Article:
Right now this Dec/Jan I am 10 yrs out from radiation.  It might be helpful to know that.  Take courage.  You are going to meet a lot of interesting poeple!   

Kitafloyd
Posts: 12
Joined: Dec 2019

Thanks for the reply Drew. Good to meet you. Yeah... "Relax" he says. I was bucking like a bronco during mine. 10 years out is fantastic. Good for you. Very helpful, thank you.

Trew
Posts: 920
Joined: Jan 2010

Kit, I have some even better news for you.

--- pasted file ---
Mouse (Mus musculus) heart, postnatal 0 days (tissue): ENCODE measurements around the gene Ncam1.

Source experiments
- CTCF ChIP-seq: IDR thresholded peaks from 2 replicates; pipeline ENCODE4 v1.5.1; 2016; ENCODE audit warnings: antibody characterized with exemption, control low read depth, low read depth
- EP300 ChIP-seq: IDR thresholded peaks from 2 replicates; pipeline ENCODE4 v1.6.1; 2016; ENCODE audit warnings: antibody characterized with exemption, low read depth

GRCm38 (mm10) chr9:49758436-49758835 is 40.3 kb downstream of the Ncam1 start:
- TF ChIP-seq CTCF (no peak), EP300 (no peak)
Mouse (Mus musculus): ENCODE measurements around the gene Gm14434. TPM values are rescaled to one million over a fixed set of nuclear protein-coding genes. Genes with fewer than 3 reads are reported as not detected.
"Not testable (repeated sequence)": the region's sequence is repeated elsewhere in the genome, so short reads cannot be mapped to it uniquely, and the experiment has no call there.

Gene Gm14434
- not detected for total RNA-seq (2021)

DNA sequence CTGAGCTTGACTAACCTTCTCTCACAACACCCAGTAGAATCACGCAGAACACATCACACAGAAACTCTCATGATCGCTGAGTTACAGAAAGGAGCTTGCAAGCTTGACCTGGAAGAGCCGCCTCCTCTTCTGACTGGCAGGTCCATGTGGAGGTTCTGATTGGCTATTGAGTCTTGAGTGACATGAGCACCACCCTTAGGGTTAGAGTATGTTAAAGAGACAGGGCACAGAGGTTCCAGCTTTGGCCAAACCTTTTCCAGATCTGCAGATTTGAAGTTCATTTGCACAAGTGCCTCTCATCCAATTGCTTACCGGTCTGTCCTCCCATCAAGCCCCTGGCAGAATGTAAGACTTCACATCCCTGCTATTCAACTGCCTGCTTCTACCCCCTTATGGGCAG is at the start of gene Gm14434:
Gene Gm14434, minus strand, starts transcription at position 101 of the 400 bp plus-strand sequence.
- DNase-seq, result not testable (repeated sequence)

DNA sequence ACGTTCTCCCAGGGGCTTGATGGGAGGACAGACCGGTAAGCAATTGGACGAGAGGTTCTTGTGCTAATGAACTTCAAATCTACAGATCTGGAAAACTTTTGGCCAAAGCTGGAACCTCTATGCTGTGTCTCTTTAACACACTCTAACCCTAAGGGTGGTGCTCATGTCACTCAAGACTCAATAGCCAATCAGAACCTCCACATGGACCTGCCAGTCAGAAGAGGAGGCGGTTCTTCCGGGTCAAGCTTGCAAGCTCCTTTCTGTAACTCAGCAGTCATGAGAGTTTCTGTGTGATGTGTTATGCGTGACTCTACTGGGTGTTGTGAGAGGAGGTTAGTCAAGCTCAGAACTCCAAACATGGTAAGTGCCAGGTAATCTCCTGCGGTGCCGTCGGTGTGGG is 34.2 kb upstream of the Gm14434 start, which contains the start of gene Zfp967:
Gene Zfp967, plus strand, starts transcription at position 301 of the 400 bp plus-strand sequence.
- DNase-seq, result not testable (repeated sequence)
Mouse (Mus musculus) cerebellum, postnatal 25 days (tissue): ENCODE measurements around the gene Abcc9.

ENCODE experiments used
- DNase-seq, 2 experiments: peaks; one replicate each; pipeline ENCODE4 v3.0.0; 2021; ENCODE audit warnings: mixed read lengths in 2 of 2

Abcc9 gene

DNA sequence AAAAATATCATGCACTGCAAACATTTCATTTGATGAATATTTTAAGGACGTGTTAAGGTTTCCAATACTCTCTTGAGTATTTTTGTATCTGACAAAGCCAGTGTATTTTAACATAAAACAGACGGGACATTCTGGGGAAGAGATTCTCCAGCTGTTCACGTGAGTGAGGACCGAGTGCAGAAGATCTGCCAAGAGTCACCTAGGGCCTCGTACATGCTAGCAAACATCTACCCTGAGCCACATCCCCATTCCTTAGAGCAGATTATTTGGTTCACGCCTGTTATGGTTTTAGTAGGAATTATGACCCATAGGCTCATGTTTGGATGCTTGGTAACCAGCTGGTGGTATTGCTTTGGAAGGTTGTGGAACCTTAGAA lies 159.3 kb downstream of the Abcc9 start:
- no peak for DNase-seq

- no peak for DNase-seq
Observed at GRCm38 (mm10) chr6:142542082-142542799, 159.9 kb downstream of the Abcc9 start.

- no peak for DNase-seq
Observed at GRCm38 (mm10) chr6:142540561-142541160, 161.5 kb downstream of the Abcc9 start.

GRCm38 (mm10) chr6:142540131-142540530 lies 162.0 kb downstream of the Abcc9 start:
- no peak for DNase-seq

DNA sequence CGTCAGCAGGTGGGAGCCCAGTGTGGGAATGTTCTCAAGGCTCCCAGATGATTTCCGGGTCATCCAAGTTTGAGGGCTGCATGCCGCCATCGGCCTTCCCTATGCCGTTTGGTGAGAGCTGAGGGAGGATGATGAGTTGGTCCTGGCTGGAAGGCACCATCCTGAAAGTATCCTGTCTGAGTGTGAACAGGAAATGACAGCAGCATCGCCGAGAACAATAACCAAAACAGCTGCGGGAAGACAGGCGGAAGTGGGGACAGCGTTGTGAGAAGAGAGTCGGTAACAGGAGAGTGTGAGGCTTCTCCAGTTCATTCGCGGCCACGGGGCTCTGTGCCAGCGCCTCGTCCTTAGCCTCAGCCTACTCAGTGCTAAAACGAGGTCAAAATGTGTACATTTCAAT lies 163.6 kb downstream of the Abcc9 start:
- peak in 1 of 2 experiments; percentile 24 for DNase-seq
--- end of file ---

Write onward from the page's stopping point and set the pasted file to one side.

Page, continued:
I just read through all the replies to you, all the terms, treatments, and I don't remember even 50% of this stuff.  What used to be everyday terminology for me, I am forgetting it, it is no long vocabulary I use.  I consider that a positive.  Those first 2- 3 years, surgery, radiation, hormone shots, AUS installed- doctors all the time.  After radiation I peed blood for like 5- 6 yrs!  And I couldn't get the AUS until a scaring problem in the urethra was solved.  I was getting scoped up into the bladder every 3 months for over a year, had to do the self-cath routine after surgery to get the scar tissue removed, and .....    I was referred to the U of Michigan and my urologist was a woman.  What an experience, and as I type this I am realizing, all that nightmare treatment stuff is pretty much behind.  I did have some scar tissue problem return last year and had an OR procedure to open up the passageway again, but over time, your vocabulary should return to normal.